• Requires states and tribal governments wishing to have primary regulatory authority to submit a plan for hemp regulation to USDA that meets minimum requirements;
  • Repeals the 2014 Farm Bill provisions (meaning the agricultural pilot programs and temporary definition of “industrial hemp”) one year after USDA establishes federal regulations for hemp farming (which repeal date is October 31, 2020); and
  • Requires USDA to conduct a study of state hemp agricultural pilot programs.

The 2018 Farm Bill mandates the following requirements for state and tribal hemp production plans, and gives authority to the USDA to create additional regulations:

  • A practice to maintain relevant information regarding land on which hemp is grown, including a legal description of the land;
  • A procedure for testing THC content of the crop;
  • A procedure for conducting an annual inspection (limited to one per year);
  • A procedure for the effective disposal of non-compliant crops;
  • A procedure to comply with the USDA’s enforcement measures; and
  • A certification that the state or tribal government has the resources and personnel to carry out the requirements.

The Interim Final Rule

The USDA’s Interim Final Rule on domestic hemp production10, which was filed on October 31, 2019, is currently under scrutiny by farmers, the hemp industry, state and federal legislators, state departments of agriculture, and even the U.S. Small Business Administration11. Many states are choosing to continue to operate under the 2014 Farm Bill agricultural pilot programs before that federal law is repealed so they can protect their farmers and emerging hemp industries for another season in hopes the USDA will amend some of the harmful and unnecessary provisions within its Interim Final Rule. In the meantime, as of May 27th, the USDA has approved 29 tribal hemp production plans and 18 state hemp production plans12.

With farmers, industry, and government working together to deliver on the promise of hemp, we can only win. The incredible hemp crop is marching down the field of America’s agricultural scheme once again, and Zilis is thrilled to be apart of reinvigorating the American farm and providing some of the most remarkable opportunities hemp brings!

Special thanks to Joy Beckerman for her insight and expertise on these complex legal and regulatory issues!

Check out our next post about the Benefits of Cannabinoids.

[1] Agricultural Act of 2014; H.R. 2642; Pub.L. 113–79, also known as the 2014 Farm Bill, at §7606

[2] Agriculture Improvement Act of 2018; S. 3042; Pub.L 115-334, also known as the 2018 Farm Bill, at §§7129, 7501, 7605, 10113, 10114, 11101, 11102, 11119, 11121 and 12619

[3] Agricultural Marketing Act of 1946 at §297A (7 U.S.C. 1639)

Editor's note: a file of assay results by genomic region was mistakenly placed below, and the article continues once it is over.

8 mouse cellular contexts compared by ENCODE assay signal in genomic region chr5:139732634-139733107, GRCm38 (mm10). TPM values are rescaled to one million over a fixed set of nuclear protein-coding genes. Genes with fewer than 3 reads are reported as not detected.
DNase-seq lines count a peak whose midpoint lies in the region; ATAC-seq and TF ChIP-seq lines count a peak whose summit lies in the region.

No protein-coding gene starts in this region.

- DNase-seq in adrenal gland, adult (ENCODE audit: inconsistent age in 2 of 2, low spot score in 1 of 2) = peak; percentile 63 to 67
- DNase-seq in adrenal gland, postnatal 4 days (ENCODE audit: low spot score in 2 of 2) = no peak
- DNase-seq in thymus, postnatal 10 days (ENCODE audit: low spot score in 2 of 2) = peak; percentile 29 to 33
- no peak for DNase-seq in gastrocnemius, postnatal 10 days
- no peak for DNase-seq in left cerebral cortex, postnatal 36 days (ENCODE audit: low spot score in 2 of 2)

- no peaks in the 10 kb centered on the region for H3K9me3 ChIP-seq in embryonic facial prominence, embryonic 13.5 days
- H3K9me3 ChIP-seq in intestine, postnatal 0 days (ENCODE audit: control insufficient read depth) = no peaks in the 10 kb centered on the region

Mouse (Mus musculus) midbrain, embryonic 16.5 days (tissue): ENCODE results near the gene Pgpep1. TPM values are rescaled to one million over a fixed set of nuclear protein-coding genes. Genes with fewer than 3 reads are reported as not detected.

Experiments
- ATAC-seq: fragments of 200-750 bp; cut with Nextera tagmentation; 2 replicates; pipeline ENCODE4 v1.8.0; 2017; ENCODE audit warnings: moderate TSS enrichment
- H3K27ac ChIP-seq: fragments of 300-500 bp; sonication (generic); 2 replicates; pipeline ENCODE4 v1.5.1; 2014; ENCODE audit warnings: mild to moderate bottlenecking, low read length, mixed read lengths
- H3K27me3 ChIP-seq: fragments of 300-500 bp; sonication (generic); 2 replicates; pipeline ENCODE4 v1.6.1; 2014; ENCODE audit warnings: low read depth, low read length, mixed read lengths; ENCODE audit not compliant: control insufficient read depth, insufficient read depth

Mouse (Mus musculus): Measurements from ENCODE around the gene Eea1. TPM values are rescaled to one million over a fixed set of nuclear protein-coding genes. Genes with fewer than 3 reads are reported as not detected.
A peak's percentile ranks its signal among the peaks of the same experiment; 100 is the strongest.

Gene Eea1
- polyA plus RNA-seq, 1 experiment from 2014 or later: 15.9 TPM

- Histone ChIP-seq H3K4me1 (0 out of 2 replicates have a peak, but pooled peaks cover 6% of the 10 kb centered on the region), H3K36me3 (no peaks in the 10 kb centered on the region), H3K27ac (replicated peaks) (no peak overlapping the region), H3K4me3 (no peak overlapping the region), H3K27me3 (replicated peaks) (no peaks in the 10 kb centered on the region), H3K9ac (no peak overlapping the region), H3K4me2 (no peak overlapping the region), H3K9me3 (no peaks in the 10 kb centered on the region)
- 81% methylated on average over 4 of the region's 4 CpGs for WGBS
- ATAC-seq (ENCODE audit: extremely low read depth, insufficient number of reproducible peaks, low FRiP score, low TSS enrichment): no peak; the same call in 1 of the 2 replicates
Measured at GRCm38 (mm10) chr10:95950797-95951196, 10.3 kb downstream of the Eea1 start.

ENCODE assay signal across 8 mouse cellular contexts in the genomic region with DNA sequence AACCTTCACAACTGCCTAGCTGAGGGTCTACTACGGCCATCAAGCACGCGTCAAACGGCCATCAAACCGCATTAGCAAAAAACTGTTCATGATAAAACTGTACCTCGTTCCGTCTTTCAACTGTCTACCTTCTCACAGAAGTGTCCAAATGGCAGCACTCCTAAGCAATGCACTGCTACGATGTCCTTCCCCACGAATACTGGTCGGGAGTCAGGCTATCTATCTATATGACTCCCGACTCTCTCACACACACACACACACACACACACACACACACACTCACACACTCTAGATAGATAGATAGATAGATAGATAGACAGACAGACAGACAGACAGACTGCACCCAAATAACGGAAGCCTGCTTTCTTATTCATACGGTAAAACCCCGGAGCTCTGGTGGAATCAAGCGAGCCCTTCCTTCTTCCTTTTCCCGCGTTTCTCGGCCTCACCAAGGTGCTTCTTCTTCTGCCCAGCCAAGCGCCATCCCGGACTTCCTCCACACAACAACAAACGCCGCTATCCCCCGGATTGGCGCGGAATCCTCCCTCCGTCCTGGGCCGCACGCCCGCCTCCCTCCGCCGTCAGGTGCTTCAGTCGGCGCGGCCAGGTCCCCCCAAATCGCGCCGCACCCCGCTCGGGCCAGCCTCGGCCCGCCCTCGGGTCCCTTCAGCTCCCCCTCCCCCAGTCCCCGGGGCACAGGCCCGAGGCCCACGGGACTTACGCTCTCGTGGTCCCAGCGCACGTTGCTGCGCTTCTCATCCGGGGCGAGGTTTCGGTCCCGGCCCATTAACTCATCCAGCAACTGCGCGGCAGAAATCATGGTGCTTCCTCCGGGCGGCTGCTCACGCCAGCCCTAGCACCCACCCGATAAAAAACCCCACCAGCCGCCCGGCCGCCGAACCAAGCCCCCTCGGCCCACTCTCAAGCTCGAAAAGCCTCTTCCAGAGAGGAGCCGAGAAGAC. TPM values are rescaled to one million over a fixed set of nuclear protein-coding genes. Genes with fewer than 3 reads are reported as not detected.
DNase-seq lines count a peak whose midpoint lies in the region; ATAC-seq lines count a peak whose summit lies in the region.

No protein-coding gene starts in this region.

[4] Controlled Substances Act of 1970 at §102(16) (21 U.S.C. 802(16))

[5] Agricultural Marketing Act of 1946 (7 U.S.C. 1621 et seq.)

[6] Agricultural Act of 2014 at §7606 (7 U.S.C. 5940)

[7] Federal Crop Insurance Act at §502(b)(7 U.S.C. 1502(b))

[8] National Agricultural Research, Extension, and Teaching Policy Act of 1977 at §1473D (7 U.S.C. 3319d)

[9] Critical Agricultural Materials Act at §5(b)(9) (7 U.S.C. 178c(b)(9))

[10] U.S. Department of Agriculture’s Agricultural Marketing Service, “Hemp Rulemaking Documents” at https://www.ams.usda.gov/rules-regulations/hemp/rulemaking-documents (last visited June 2, 2020)

[11] Chief Counsel of the U.S. Small Business Administration. Letter to the Secretary of the U.S. Department of Agriculture. January 29, 2020. https://cdn.advocacy.sba.gov/wp-content/uploads/2020/01/29114740/Advocacy-Hemp-Comment-Letter-1.29.20.pdf (last visited June 2, 2020)

[12] U.S. Department of Agriculture’s Agricultural Marketing Service “Status of State and Tribal Hemp Production Plans for USDA Approval” https://www.ams.usda.gov/rules-regulations/hemp/state-and-tribal-plan-review (last updated May 27, 2020)

About Zilis’ Scientific Research & Development Department

Our Scientific Research and Development Department is headed up by Dr. Marielle Weintraub, a hemp industry expert. She holds a master’s and a PhD in Behavioral Neuroscience and is very active in many dietary supplement and hemp industry trade associations, including her role as the current President of the U.S. Hemp Authority. Dr. Weintraub is committed to the continued development of hemp-specific information and testing to fulfill the Zilis mission.

Science posts for Discover are co-researched and co-written by Kelly McGill, Senior Scientific Technical Writer at Zilis. Kelly holds a bachelor’s degree in English and a master’s in Linguistics / TESL. She has been writing science-related content for over 20 years and is an expert in making difficult concepts easy to understand.

Zilis is the creator of UltraCell®, a CBD oil product derived from hemp. Based in Argyle, Texas, a suburb of Dallas-Fort Worth, Zilis is privately held. Visit zilis.com for more information.